Editors get a bad wrap. Sometimes it's justifiable. Other times, not so much.
An editor may see several hundred pitches a day. More if the target of a writer's affection is a big league player in main stream media. Not as many if the inquiry is sent to a mom-and-pop blog operating out of Des Moines.
Editors are notorious about not answering writer's probings. An author could go weeks, months or years and never get a response from an editor.
Are there any ‘magical formulas' to help a particular presentation stand out from the huddled masses of offerings and be ushered into the golden throne room of published?
Yes. I braved the wind, snow, and scorn to approach several editors to ask what every freelance writer is asking:
"How can I get you to accept my story?"
Here are some of the replies I received.
Have A Unique Story Which Educates
And not just a ‘unique story' but one that has been researched. The story can't be a piece already done hundreds of times from the same, or similar angle. Find something new — and don't make it a sales pitch.
"I prefer pitches that are not ‘sales-y,' says Esther Kiss, founder of Born to Influence. "If they aim to contribute value to our audience, as opposed to purely promote themselves, I'm always open to learning more."
The purpose of a pitch is, ultimately, to get your story published. If the pitch is vague, the editor may rightfully assume the article will be vague and into file 13 goes your excellent prose.
Elizabeth Adan of Toke Tank says "Clear details about the business and contact info" will get her attention.
"The pitch needs to be clear and concise — the elevator pitch idea. Get to the point," agrees Megan Close of Keller Media, Inc.
"Originality is important," adds Close. "We hear a lot of pitches each day, and anything which sets yourself apart is generally a good thing."
"Anything I hear today I've already heard before. A story that is presented uniquely and fresh is what I require," says Mike Shields II, Owner, Team 33 Productions. "If the pitcher can paint word pictures effectively then he's probably moved to the top of the pile."
Have an event coming up in six-months? Forget about the pitch. To succeed, the pitch must be timely.
Adan said, "A timely element, within the next two weeks, means we're more likely to write about an event."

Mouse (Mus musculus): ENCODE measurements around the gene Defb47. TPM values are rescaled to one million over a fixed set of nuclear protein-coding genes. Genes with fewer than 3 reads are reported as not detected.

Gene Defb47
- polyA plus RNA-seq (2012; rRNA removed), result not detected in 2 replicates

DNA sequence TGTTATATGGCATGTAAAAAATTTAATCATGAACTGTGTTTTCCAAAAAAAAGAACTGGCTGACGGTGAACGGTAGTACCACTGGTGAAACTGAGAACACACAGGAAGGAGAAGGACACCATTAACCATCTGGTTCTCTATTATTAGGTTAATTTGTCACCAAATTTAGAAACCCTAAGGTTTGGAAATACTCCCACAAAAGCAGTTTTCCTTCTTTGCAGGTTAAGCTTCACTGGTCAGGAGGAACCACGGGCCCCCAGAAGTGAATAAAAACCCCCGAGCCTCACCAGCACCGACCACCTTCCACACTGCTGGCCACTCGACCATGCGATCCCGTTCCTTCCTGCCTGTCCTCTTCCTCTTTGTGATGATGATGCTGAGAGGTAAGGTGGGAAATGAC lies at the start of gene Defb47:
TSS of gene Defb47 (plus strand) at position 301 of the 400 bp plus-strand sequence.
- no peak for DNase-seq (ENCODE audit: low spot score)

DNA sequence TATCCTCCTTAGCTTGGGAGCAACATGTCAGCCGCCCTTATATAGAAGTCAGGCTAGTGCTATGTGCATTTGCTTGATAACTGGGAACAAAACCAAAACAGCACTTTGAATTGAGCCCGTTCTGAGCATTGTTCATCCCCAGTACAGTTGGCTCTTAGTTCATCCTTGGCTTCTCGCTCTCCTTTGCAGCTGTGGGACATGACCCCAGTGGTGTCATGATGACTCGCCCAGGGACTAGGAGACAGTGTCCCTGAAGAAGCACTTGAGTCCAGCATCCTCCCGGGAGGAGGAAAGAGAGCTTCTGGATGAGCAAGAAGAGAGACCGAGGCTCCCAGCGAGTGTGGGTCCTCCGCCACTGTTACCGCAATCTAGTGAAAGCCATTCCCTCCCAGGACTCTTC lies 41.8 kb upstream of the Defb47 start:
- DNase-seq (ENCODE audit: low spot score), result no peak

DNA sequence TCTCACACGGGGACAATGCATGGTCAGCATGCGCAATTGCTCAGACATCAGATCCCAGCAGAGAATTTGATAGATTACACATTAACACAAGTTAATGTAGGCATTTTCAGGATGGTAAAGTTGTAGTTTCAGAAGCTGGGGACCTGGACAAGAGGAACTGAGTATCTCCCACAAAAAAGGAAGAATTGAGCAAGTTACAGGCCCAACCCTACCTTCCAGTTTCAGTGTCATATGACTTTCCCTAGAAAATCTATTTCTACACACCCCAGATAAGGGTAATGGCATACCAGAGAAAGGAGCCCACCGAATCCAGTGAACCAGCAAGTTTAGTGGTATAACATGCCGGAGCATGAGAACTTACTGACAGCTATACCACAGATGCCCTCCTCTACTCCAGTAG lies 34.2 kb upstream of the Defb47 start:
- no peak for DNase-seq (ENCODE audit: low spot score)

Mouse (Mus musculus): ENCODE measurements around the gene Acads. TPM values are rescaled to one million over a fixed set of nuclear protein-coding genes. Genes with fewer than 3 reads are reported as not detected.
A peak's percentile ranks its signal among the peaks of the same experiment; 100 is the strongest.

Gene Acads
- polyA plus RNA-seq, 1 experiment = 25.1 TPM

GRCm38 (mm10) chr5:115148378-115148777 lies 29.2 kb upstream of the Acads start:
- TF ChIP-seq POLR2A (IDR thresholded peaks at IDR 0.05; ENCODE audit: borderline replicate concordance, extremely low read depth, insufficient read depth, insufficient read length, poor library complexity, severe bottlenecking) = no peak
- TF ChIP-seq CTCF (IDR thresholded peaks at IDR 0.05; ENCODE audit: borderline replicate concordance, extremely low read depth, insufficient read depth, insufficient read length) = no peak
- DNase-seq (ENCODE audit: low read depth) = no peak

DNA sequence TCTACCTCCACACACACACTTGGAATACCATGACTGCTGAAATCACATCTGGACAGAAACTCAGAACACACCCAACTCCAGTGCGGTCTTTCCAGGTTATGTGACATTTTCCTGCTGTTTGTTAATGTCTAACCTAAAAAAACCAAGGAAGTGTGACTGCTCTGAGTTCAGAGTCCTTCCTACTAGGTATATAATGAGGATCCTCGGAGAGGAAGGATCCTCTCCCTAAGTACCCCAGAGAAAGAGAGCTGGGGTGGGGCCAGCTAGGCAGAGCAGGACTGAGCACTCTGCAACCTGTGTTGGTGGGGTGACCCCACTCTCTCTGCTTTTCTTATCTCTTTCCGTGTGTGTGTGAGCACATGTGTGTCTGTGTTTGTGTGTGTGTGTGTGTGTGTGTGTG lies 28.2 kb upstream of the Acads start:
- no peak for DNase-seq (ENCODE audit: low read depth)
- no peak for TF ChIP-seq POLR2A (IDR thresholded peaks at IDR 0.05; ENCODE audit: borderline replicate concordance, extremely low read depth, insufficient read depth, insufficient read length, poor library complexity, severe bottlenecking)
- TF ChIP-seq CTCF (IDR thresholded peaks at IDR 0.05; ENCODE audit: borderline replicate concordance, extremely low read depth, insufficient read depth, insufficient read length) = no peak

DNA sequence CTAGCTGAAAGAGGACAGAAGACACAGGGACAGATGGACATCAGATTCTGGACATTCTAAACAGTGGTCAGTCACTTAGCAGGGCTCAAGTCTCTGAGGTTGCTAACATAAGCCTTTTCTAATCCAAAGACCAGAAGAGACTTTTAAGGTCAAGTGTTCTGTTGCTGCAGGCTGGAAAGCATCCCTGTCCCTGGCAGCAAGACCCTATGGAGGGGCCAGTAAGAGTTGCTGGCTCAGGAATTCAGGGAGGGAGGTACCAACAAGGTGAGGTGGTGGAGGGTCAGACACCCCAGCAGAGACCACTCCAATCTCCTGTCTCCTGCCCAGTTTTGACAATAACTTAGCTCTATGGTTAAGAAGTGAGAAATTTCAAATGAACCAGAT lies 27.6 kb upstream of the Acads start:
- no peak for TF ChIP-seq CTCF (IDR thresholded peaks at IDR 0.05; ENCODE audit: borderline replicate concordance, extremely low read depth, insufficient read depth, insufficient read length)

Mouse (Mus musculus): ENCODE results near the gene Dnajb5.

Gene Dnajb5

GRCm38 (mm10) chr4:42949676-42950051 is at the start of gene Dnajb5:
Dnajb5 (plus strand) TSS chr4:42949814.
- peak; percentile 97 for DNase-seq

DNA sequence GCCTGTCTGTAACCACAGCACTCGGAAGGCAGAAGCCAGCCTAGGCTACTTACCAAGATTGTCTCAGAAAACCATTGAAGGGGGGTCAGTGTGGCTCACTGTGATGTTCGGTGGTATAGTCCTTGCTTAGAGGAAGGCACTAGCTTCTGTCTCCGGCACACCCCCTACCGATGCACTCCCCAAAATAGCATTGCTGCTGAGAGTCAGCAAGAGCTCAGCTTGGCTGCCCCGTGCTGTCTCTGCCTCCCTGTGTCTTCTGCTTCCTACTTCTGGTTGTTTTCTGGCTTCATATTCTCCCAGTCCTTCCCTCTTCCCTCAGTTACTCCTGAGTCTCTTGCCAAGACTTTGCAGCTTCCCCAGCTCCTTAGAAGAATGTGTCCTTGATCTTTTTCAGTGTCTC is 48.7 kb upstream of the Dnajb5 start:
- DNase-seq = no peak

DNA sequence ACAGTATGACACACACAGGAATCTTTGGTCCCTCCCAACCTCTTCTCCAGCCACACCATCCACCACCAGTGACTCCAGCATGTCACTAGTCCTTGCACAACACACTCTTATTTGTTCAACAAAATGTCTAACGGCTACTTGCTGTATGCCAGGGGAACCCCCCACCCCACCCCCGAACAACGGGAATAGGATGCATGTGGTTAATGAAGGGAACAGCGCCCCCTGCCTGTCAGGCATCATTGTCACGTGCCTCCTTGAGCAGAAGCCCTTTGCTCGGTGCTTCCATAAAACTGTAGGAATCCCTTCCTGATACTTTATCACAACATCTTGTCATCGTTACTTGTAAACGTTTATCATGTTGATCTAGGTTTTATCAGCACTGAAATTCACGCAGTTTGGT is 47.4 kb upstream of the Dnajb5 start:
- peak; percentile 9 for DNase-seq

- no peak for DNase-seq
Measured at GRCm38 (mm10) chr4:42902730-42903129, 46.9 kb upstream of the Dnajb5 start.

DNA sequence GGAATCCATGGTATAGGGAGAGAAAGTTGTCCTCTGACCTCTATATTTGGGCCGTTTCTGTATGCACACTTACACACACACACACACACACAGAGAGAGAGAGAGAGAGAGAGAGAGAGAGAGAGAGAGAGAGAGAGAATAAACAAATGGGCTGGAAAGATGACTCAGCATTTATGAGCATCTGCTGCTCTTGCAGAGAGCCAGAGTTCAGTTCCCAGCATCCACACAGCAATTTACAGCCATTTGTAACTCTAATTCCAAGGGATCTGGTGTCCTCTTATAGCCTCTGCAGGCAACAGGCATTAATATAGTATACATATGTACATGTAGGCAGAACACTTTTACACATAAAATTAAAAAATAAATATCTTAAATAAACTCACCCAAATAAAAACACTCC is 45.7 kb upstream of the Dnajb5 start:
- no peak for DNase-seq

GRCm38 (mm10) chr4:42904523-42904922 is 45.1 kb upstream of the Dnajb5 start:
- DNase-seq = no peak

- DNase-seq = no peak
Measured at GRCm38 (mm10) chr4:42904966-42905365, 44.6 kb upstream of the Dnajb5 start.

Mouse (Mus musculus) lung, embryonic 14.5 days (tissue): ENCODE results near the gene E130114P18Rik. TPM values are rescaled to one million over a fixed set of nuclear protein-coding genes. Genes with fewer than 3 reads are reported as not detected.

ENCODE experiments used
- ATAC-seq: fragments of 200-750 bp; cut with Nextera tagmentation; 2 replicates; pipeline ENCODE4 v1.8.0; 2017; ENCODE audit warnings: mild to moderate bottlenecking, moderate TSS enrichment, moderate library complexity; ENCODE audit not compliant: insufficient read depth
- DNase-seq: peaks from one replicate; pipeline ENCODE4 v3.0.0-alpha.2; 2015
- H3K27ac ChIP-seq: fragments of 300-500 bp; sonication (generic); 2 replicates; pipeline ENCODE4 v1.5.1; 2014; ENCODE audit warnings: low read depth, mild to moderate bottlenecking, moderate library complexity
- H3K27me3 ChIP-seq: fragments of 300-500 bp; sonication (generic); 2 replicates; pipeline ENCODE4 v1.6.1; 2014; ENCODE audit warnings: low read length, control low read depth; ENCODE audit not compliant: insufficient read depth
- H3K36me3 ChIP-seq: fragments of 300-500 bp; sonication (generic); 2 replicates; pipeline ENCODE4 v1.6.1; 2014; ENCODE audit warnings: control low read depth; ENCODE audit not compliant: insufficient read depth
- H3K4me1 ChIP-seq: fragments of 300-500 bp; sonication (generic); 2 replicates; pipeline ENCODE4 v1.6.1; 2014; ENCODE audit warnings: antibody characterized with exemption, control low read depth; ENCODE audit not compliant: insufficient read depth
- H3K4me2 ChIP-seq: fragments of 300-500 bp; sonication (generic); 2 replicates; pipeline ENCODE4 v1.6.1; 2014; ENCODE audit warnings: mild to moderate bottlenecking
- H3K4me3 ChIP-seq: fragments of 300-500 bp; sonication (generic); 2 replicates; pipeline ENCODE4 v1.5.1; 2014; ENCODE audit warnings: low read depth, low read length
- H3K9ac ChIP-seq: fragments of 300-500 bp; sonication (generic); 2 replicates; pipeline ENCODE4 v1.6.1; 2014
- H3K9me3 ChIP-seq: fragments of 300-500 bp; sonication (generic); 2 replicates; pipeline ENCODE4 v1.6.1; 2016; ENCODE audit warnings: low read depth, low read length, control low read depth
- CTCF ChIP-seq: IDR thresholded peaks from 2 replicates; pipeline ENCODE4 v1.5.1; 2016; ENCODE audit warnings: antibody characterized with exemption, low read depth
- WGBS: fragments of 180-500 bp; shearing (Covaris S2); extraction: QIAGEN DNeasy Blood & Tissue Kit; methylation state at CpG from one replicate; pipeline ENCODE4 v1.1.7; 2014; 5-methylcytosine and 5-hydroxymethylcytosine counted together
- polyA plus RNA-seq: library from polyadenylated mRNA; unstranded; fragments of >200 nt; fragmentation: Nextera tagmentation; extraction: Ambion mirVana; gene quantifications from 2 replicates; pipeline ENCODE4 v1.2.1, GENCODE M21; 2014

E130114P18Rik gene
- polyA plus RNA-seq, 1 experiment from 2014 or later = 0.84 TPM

To gauge the timeliness of a story pitch, look for the hook.
"The pitch should be about an upcoming event, a major holiday or a tie-in to a current news story and must demonstrate why it must be done right away," adds Katrina Cravy, owner of Katrina Cravy, Inc.
Providing sufficient information to determine timeless in the media pressure cooker is also key to getting a thumbs up from a harried editor.
"What I look for in pitches is relevance and enough information to work with under the pressure to continually create content," says Anna with Vontechnology.
A pitch must be relatable.
"What makes a pitch stand out?" says Jennifer Magas, Associate Professor at Pace University and a former NPR reporter. "The timing and whether you can relate your pitch to current events or a human interest story."
Engage the Editor
Roberta Perry, founder of ScrubzBody, says, "Give a little of what's inside the subject header and then give the best possible answer in the first few lines."
Another tip to engage the editor is to personalize the email. "The media can SMELL mass mailings," points out Cravy,
Research on the recipient cannot be overstated.
"Know who you are pitching. Do your research on the individual's you are speaking with and tailor your pitch," says Close.
Enthusiasm helps put the wind in the sales when engaging the editor.
"If you're not excited about what you're pitching, it's unlikely anyone else will be [either]," added Close.
To quickly engage the editor, "Put your main point in the subject line and opening sentence," says Jennifer Lee Magas. "Most editors don't have time to stick around for a surprise ending."
Make your pitch perfect by proofreading like an editor. Be sure the pitch is grammatically correct, punctuation is spotless, and you have attached any attachments you said you would include.
Make It Brief
Get too wordy, and your pitch will end up in the deleted file quicker than the editor can hit delete.
"Imagine writing your pitch on the back of a business card," shares Magas. "If it won't fit, it's too long."
Adam Hatch, staff writer for FreelanceWriting.com agrees. "Some pitches I get are near a thousand words long, at which point the author might as well just send me the piece," says Hatch. "Just tell me what you have and why it's worth my time. If it's solid, I will want it."
Jerry Nelson spends much of his time poking Trump’s meth-addled, uneducated fans with a pointy stick and is currently writing a book of muskrat recipes as well as a scrapbook of his favorite death threats. His life’s aspiration is to rule the world with an iron fist, or find that sock he’s been looking for. Feel free to email him at email@example.com if you have any questions or comments — or join the million (seriously) or so who follow him on Twitter @Journey_America. Never far from his Marlboro’s and coffee, Jerry is always interested in discussing future writing opportunities.